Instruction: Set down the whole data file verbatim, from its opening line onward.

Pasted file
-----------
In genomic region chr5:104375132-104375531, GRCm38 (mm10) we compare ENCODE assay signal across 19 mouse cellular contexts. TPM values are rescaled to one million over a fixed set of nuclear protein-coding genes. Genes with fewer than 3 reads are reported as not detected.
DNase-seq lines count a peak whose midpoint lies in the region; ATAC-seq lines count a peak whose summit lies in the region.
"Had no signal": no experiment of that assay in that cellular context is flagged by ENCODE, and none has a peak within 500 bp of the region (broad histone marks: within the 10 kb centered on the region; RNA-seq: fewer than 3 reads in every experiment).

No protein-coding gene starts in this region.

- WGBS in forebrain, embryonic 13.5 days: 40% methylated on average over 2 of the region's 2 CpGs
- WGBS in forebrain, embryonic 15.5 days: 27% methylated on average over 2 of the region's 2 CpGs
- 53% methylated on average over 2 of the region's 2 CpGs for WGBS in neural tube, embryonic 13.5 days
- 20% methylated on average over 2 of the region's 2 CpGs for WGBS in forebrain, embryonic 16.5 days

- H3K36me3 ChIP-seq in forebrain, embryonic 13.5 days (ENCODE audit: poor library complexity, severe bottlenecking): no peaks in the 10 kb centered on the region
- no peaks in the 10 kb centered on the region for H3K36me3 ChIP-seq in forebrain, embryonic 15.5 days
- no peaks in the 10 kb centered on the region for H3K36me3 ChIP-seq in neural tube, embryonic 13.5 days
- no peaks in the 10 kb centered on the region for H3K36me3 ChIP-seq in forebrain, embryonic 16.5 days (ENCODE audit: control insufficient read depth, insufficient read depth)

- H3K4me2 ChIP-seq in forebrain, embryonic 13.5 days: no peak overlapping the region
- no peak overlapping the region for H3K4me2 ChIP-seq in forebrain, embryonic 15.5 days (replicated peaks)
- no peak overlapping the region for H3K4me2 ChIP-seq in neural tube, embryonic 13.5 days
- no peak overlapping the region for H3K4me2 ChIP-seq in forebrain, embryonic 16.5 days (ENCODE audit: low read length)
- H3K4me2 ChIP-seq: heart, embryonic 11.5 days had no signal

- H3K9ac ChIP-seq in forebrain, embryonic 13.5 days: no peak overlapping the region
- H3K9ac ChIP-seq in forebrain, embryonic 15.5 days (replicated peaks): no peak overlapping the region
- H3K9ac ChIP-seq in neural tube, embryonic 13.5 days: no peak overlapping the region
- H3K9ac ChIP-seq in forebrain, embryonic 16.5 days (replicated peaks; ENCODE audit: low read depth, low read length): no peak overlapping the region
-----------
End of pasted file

In genomic region chr5:104375132-104375531, GRCm38 (mm10) we compare ENCODE assay signal across 19 mouse cellular contexts. TPM values are rescaled to one million over a fixed set of nuclear protein-coding genes. Genes with fewer than 3 reads are reported as not detected.
DNase-seq lines count a peak whose midpoint lies in the region; ATAC-seq lines count a peak whose summit lies in the region.
"Had no signal": no experiment of that assay in that cellular context is flagged by ENCODE, and none has a peak within 500 bp of the region (broad histone marks: within the 10 kb centered on the region; RNA-seq: fewer than 3 reads in every experiment).

No protein-coding gene starts in this region.

- WGBS in forebrain, embryonic 13.5 days: 40% methylated on average over 2 of the region's 2 CpGs
- WGBS in forebrain, embryonic 15.5 days: 27% methylated on average over 2 of the region's 2 CpGs
- 53% methylated on average over 2 of the region's 2 CpGs for WGBS in neural tube, embryonic 13.5 days
- 20% methylated on average over 2 of the region's 2 CpGs for WGBS in forebrain, embryonic 16.5 days

- H3K36me3 ChIP-seq in forebrain, embryonic 13.5 days (ENCODE audit: poor library complexity, severe bottlenecking): no peaks in the 10 kb centered on the region
- no peaks in the 10 kb centered on the region for H3K36me3 ChIP-seq in forebrain, embryonic 15.5 days
- no peaks in the 10 kb centered on the region for H3K36me3 ChIP-seq in neural tube, embryonic 13.5 days
- no peaks in the 10 kb centered on the region for H3K36me3 ChIP-seq in forebrain, embryonic 16.5 days (ENCODE audit: control insufficient read depth, insufficient read depth)

- H3K4me2 ChIP-seq in forebrain, embryonic 13.5 days: no peak overlapping the region
- no peak overlapping the region for H3K4me2 ChIP-seq in forebrain, embryonic 15.5 days (replicated peaks)
- no peak overlapping the region for H3K4me2 ChIP-seq in neural tube, embryonic 13.5 days
- no peak overlapping the region for H3K4me2 ChIP-seq in forebrain, embryonic 16.5 days (ENCODE audit: low read length)
- H3K4me2 ChIP-seq: heart, embryonic 11.5 days had no signal

- H3K9ac ChIP-seq in forebrain, embryonic 13.5 days: no peak overlapping the region
- H3K9ac ChIP-seq in forebrain, embryonic 15.5 days (replicated peaks): no peak overlapping the region
- H3K9ac ChIP-seq in neural tube, embryonic 13.5 days: no peak overlapping the region
- H3K9ac ChIP-seq in forebrain, embryonic 16.5 days (replicated peaks; ENCODE audit: low read depth, low read length): no peak overlapping the region